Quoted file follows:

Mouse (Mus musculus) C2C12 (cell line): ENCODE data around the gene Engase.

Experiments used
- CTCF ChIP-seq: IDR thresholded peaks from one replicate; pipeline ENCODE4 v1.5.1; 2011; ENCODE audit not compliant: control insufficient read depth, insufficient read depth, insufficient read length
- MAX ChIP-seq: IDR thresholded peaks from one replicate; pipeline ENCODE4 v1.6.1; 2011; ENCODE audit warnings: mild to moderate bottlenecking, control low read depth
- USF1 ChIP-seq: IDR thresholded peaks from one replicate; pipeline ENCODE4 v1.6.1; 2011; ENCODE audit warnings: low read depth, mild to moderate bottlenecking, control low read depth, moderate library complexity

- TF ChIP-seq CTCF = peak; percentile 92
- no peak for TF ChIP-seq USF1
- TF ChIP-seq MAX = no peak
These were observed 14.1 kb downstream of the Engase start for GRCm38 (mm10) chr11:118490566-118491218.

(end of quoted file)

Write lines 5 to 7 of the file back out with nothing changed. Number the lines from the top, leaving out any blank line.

- USF1 ChIP-seq: IDR thresholded peaks from one replicate; pipeline ENCODE4 v1.6.1; 2011; ENCODE audit warnings: low read depth, mild to moderate bottlenecking, control low read depth, moderate library complexity

- TF ChIP-seq CTCF = peak; percentile 92
- no peak for TF ChIP-seq USF1